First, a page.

The findings are based on data from the administration's annual National Survey on Drug Use and Health for the years 2002 to 2012, which include interviews with more than 230,000 teens.  December is the only other month in which substance-start rates approach June and July levels, according to the report. During the rest of the year, daily first-time alcohol use runs from 5,000 to 8,000 occurrences a day. Approximately 3,000 to 4,000 teens start smoking cigarettes, and about the same number try marijuana, according to the report. More teenagers start using hallucinogens and inhalants in the summer, the researchers found. There was, however, no such increase in those starting to use cocaine or abuse prescription drugs.
Parents need to know that summertime is when their teens are more likely to start smoking, drinking and using drugs, Clark said.

"Even though summer months are about free time, it is also about greater risk," he said. And parents need to talk to their children about these risks.

Among other programs the Substance Abuse and Mental Health Services Administration has a Smart Summer campaign that encourages parents to help prevent children from using these substances by setting boundaries, monitoring activities and being involved in their kids' lives, Clark said.
Bruce Goldman, director of substance abuse services at Zucker Hillside Hospital in Glen Oaks, N.Y., said parents need to work with their kids to plan their time -- to have some structured activity every day. "You should have an open dialogue with your children in terms of what they're doing and about alcohol and drugs," he said. "The longer you can delay adolescents from experimenting with alcohol and drugs, the better their chances of not developing problems later in life," Goldman said. "It's critical that parents be alert."
Source: HealthDay News
Methadone Linked to Three Out of Ten Prescription Painkiller Overdose Deaths

More than 15,500 people die every year of prescription drug overdoses, and nearly one-third of those overdoses involve the drug methadone, according to a Vital Signs report released recently by the Centers for Disease Control and Prevention. Researchers found that methadone accounts for only 2 percent of painkiller prescriptions in the United States, yet it is involved in more than 30 percent of prescription painkiller overdose deaths.  Methadone has been used for decades to treat drug addiction, but in recent years it has been increasingly prescribed to relieve pain. As methadone prescriptions for pain have increased—more than 4 million prescriptions are written for the drug every year—so have methadone-related fatal overdoses. CDC results showed that six times as many people died of methadone overdoses in 2009 as died in 1999.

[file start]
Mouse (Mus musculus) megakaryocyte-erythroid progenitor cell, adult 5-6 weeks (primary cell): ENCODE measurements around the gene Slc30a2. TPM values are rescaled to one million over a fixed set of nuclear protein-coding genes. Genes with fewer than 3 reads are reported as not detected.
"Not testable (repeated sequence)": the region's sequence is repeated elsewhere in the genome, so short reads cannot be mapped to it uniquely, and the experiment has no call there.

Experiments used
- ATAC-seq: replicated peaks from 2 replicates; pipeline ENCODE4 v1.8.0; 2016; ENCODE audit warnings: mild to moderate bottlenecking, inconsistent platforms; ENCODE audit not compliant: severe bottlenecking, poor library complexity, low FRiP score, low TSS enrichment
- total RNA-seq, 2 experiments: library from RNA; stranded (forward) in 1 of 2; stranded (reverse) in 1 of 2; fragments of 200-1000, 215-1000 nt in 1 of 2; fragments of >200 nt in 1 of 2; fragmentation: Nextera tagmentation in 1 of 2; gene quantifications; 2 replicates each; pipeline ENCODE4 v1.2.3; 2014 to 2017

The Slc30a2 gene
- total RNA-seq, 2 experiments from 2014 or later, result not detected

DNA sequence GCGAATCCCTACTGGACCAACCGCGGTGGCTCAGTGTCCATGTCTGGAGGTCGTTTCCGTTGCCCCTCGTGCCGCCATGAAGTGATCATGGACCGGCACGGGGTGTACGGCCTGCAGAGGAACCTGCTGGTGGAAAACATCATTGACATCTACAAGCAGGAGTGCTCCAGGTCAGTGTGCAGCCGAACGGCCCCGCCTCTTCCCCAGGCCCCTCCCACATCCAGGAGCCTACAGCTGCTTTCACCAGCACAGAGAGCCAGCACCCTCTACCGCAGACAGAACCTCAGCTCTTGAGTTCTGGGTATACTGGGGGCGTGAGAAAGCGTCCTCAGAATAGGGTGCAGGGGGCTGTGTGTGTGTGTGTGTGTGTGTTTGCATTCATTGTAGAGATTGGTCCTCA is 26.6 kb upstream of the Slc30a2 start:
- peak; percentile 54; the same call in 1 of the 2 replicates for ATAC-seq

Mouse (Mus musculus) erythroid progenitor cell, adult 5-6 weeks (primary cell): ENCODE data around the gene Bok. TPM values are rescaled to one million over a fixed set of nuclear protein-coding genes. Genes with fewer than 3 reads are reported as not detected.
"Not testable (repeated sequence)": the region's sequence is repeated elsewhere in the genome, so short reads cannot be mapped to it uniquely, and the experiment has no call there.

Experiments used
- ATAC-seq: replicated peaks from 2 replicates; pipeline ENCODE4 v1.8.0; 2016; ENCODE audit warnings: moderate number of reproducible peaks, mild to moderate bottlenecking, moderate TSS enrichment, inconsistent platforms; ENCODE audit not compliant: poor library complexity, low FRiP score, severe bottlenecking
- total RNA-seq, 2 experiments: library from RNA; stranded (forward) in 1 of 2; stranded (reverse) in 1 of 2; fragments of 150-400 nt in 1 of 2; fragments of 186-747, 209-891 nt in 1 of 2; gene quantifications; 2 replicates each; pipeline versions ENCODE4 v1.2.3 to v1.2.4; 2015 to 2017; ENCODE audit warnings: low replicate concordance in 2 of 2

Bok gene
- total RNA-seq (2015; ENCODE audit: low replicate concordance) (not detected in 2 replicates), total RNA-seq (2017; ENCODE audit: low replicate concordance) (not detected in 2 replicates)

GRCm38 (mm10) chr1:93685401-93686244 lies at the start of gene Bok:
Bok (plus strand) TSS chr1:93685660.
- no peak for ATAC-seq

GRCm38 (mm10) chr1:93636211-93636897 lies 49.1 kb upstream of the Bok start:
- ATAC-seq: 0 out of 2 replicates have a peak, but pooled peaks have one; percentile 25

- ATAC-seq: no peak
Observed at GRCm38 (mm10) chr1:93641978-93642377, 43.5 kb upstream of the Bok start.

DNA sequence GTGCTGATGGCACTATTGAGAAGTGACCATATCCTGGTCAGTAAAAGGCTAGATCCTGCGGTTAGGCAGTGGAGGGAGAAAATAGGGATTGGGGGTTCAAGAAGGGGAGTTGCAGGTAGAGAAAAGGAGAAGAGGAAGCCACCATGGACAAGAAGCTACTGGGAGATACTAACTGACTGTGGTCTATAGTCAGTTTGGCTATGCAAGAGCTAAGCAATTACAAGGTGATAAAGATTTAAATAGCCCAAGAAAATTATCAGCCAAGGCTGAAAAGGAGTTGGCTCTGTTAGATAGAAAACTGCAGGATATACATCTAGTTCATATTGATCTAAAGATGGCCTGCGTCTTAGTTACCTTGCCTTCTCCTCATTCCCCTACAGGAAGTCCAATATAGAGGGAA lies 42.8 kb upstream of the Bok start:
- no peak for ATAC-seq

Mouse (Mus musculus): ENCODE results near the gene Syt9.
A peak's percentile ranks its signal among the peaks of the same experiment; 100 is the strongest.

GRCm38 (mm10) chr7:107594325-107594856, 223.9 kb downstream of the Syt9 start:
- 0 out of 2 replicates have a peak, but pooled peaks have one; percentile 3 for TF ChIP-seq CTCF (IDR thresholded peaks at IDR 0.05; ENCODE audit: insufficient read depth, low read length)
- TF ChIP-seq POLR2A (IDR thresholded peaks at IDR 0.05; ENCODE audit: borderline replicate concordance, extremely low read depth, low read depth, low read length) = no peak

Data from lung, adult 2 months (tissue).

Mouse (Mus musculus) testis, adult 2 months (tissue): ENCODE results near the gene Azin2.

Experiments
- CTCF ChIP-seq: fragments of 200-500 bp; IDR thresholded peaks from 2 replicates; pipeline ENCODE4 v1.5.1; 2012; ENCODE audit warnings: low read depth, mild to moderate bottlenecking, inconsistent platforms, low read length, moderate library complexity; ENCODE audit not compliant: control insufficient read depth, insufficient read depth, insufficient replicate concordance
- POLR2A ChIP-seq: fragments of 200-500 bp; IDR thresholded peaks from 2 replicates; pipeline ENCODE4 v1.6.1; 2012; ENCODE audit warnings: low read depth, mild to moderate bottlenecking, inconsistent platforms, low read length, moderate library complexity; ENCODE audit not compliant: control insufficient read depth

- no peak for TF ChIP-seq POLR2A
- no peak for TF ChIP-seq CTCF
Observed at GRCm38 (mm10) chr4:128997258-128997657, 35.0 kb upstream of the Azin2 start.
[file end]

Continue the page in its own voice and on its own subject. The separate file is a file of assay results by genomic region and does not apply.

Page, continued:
Learn more about this problem, spread the word to others, and take action: Visit the Vital Signs web page to find the Vital Signs MMWR article, fact sheet, podcast, and feature article.
And just to close out the week properly…..
Say what? Michigan deploys chatty urinal cakes in bars as part of anti-drunken driving effort
Michigan hopes to keep drunks off the road with the help from a special message in men's bathrooms featuring an attention-getting woman's voice.  Talking urinal-deodorizer cakes have been distributed to Michigan Licensed Beverage Association members in Wayne County, including Detroit, state officials announced. A recorded message will play reminding men who step up to the urinals to call a cab or a friend, if needed, to get home safely.

"Not only do we want to turn some heads and get people talking, we hope everyone takes the message to heart," Michael L. Prince, director of the Michigan Office of Highway Safety Planning, said in a statement.

Bay, Ottawa and Delta counties also are getting them. The motion-activated messages are part of a statewide Fourth of July education and enforcement effort. The federally funded drunken driving crackdown runs through Sunday. It also includes stepped up patrols in 26 counties involving a number of agencies.

"At first it may be seen as humorous, but the seriousness of the message will stand out and encourage patrons to find a safe ride home," said Michigan Licensed Beverage Association Executive Director Scott T. Ellis.

Talking urinal cakes have been used in other states for similar efforts.

No comments:

Post a Comment